* Euro zone periphery govt bond yields tmsnrt.rs/2ii2Bqr
By Virginia Furness
LONDON, July 1 (Reuters) - With no indication of who will take European Union jobs after a long night of wrangling, euro zone government bonds took direction from improved risk appetite after the United States and China agreed on Saturday to restart trade talks.
Despite all-night negotiations in Brussels, as day broke on Monday there was still no deal on who should lead its executive as political groups jockeyed for influence.
Dutch socialist Frans Timmermans had emerged as the favourite to replace Jean-Claude Junker as president of the European Commission, but this was met with opposition from eastern European states, as well as the centre-right European People’s Party bloc. As such bilateral talks are ongoing.
German 10-year bond yields were just over a basis point higher in early trade at -0.313%, while other 10-year yields in the bloc were flat to one basis point higher.
Longer dated bunds had sold off the most, with yields up three basis points in early trade to 0.29%.
The big reveal for the European Central Bank presidency is likely to come at a later date but the nationality of the new Commission head will offer big clues at least on where the next ECB boss will come from.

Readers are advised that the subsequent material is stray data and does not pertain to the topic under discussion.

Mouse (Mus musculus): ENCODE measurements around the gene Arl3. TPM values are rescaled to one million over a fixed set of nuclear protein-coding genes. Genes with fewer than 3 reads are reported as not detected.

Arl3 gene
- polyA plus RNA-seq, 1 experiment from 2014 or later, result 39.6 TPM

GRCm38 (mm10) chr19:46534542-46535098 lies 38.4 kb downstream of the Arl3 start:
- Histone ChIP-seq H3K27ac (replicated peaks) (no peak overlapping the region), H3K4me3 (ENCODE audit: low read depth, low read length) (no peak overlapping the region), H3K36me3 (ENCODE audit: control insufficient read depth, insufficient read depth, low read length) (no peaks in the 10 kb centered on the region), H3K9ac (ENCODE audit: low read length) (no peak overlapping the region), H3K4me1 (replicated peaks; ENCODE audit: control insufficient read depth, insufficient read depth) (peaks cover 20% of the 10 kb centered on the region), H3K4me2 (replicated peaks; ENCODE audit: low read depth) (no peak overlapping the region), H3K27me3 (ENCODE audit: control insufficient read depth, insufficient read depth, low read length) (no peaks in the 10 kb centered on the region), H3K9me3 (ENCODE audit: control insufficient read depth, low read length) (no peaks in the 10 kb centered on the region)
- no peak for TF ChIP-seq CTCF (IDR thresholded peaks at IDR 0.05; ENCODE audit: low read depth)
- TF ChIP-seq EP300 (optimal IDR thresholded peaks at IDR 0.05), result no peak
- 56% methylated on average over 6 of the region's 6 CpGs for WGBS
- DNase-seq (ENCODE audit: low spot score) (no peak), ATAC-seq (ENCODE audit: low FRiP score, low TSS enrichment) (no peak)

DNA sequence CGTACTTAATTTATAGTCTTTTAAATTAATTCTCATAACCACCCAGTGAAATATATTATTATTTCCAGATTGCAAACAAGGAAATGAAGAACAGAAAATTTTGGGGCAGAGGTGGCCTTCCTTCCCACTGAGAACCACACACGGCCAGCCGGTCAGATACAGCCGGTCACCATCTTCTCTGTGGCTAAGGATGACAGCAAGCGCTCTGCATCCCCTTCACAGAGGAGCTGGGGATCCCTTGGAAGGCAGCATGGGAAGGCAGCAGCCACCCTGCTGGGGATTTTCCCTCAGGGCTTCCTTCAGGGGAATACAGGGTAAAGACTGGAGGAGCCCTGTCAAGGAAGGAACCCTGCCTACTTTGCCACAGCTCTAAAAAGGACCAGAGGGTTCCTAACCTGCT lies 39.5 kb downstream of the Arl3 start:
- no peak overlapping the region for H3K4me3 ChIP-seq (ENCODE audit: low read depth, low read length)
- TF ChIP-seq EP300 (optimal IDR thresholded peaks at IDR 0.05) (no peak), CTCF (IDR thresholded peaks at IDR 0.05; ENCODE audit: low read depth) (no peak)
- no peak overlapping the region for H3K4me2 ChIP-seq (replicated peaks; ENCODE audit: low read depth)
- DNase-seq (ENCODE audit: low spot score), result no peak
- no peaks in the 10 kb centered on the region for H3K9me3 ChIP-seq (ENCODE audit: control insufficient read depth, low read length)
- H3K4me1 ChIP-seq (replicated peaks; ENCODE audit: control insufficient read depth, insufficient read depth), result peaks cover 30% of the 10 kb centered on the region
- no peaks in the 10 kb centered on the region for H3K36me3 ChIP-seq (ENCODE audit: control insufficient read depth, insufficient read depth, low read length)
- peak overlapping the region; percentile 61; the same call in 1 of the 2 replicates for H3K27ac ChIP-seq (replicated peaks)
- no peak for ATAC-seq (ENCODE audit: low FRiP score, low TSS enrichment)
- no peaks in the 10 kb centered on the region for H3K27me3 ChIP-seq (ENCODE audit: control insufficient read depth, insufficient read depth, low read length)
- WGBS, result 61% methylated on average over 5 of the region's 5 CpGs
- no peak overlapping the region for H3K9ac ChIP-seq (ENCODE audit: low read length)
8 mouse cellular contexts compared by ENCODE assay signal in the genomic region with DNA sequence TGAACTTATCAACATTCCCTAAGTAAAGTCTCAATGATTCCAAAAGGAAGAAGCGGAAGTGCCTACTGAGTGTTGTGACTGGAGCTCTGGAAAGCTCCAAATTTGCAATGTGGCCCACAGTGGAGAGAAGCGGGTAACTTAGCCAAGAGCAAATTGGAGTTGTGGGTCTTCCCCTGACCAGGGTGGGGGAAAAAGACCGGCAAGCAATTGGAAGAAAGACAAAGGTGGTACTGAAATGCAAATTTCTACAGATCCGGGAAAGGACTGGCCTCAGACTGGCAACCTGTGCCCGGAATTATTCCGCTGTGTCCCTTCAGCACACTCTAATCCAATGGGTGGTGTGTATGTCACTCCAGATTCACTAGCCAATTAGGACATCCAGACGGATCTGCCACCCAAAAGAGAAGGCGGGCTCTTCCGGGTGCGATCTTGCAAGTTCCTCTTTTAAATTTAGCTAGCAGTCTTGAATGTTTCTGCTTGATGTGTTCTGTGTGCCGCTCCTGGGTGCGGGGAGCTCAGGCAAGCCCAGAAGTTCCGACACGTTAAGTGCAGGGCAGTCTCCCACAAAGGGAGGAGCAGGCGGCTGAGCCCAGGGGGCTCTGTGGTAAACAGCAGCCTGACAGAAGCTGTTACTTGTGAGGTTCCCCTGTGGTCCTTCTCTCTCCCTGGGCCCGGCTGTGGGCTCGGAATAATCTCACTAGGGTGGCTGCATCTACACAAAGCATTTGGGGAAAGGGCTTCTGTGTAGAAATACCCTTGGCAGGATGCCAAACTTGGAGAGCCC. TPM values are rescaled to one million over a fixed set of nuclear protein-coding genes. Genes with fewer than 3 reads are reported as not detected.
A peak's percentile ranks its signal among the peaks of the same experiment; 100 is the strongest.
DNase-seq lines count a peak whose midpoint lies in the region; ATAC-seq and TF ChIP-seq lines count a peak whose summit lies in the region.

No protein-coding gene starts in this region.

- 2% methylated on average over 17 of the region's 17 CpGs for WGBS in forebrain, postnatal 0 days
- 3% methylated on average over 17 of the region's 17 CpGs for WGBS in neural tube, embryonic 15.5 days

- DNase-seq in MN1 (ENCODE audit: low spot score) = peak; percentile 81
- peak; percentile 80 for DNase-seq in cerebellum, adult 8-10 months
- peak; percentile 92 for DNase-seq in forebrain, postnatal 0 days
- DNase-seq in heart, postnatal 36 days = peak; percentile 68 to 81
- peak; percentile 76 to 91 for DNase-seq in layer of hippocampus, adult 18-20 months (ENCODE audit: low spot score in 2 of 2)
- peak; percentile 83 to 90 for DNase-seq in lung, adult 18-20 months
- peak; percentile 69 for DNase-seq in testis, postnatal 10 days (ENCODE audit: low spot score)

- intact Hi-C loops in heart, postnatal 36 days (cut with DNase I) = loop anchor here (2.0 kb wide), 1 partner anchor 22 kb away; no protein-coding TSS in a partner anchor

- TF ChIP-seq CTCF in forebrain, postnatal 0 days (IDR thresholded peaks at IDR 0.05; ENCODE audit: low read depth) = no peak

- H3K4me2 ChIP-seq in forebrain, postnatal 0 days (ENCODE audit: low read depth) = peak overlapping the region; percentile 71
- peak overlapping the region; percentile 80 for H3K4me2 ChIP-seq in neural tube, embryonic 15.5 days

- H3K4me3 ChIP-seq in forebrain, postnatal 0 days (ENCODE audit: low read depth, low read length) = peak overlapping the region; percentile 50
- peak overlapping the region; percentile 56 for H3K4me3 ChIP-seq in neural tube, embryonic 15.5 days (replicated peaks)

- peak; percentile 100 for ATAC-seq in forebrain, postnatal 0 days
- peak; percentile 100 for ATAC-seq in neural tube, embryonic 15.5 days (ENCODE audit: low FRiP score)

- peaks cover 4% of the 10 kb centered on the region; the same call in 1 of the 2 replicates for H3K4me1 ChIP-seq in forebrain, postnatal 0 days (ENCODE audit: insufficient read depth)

A German at the helm of the Commission should mean Bundesbank head Jens Weidmann, a known hawk feared by market participants, will not get the ECB role. Likewise a commission presidency for France would rule out French ECB candidate Francois Villeroy de Galhau. So Finland’s Ollie Rehn stands out as the likely compromise.
Meanwhile, trade talks between the U.S. and China have resumed, though analysts at ING warned on Monday that caution is still warranted.
“The sticking points that have previously led to a breakdown of talks remain unaddressed,” wrote senior rates strategist Benjamin Schroeder in a note.
European stock futures hit their highest level since August 2018 as investors piled into assets considered riskier after Washington and Beijing agreed to resume trade talks, averting an escalation of a protracted dispute.
President Donald Trump offered concessions including no new tariffs and an easing of restrictions on tech company Huawei in order to reduce tensions with Beijing.
Italian government bond yields meanwhile were flat on the day ahead of an expected decision by the European Commission whether it will take action over Rome’s debt levels. (Reporting by Virginia Furness Editing by Raissa Kasolowsky)